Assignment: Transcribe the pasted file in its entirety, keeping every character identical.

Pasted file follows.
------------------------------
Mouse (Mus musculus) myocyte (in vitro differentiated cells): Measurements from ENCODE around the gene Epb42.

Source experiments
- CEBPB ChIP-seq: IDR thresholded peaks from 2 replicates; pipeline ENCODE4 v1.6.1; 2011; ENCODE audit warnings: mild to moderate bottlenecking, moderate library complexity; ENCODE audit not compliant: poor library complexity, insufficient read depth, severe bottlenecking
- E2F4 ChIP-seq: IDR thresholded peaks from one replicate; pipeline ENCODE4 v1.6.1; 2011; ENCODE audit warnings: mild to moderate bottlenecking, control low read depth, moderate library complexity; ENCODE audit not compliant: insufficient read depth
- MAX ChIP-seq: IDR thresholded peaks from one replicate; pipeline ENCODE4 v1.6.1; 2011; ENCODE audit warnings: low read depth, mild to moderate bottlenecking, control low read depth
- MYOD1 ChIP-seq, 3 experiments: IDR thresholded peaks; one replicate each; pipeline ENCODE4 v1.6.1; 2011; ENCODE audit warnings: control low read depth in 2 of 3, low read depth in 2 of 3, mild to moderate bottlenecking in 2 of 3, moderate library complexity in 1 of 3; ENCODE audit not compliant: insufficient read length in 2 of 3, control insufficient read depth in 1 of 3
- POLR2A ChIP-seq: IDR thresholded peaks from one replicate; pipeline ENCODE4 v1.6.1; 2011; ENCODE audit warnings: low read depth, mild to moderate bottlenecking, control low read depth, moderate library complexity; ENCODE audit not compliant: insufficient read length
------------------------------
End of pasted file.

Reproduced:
Mouse (Mus musculus) myocyte (in vitro differentiated cells): Measurements from ENCODE around the gene Epb42.

Source experiments
- CEBPB ChIP-seq: IDR thresholded peaks from 2 replicates; pipeline ENCODE4 v1.6.1; 2011; ENCODE audit warnings: mild to moderate bottlenecking, moderate library complexity; ENCODE audit not compliant: poor library complexity, insufficient read depth, severe bottlenecking
- E2F4 ChIP-seq: IDR thresholded peaks from one replicate; pipeline ENCODE4 v1.6.1; 2011; ENCODE audit warnings: mild to moderate bottlenecking, control low read depth, moderate library complexity; ENCODE audit not compliant: insufficient read depth
- MAX ChIP-seq: IDR thresholded peaks from one replicate; pipeline ENCODE4 v1.6.1; 2011; ENCODE audit warnings: low read depth, mild to moderate bottlenecking, control low read depth
- MYOD1 ChIP-seq, 3 experiments: IDR thresholded peaks; one replicate each; pipeline ENCODE4 v1.6.1; 2011; ENCODE audit warnings: control low read depth in 2 of 3, low read depth in 2 of 3, mild to moderate bottlenecking in 2 of 3, moderate library complexity in 1 of 3; ENCODE audit not compliant: insufficient read length in 2 of 3, control insufficient read depth in 1 of 3
- POLR2A ChIP-seq: IDR thresholded peaks from one replicate; pipeline ENCODE4 v1.6.1; 2011; ENCODE audit warnings: low read depth, mild to moderate bottlenecking, control low read depth, moderate library complexity; ENCODE audit not compliant: insufficient read length